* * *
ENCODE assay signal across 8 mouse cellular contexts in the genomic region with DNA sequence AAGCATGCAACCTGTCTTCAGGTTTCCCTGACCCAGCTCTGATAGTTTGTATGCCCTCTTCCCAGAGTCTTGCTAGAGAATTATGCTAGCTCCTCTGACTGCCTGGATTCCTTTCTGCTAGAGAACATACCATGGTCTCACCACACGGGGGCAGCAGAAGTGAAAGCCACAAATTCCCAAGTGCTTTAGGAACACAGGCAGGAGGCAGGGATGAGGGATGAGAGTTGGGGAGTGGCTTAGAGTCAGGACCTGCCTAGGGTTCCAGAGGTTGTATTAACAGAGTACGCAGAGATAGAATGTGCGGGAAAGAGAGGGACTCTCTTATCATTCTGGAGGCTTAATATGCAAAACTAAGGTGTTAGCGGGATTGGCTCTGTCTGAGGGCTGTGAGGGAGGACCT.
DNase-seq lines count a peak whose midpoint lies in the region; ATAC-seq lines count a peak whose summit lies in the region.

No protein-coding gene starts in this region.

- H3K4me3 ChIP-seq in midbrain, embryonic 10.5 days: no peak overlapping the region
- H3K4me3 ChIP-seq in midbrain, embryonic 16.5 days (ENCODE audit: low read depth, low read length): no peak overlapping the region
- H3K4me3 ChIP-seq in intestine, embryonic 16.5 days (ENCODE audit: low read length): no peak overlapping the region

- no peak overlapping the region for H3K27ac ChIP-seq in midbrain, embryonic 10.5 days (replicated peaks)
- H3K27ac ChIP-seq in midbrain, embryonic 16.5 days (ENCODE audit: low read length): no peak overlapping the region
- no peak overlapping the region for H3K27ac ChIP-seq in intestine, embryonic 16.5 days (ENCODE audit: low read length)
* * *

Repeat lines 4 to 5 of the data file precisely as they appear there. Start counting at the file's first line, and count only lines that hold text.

- H3K4me3 ChIP-seq in midbrain, embryonic 10.5 days: no peak overlapping the region
- H3K4me3 ChIP-seq in midbrain, embryonic 16.5 days (ENCODE audit: low read depth, low read length): no peak overlapping the region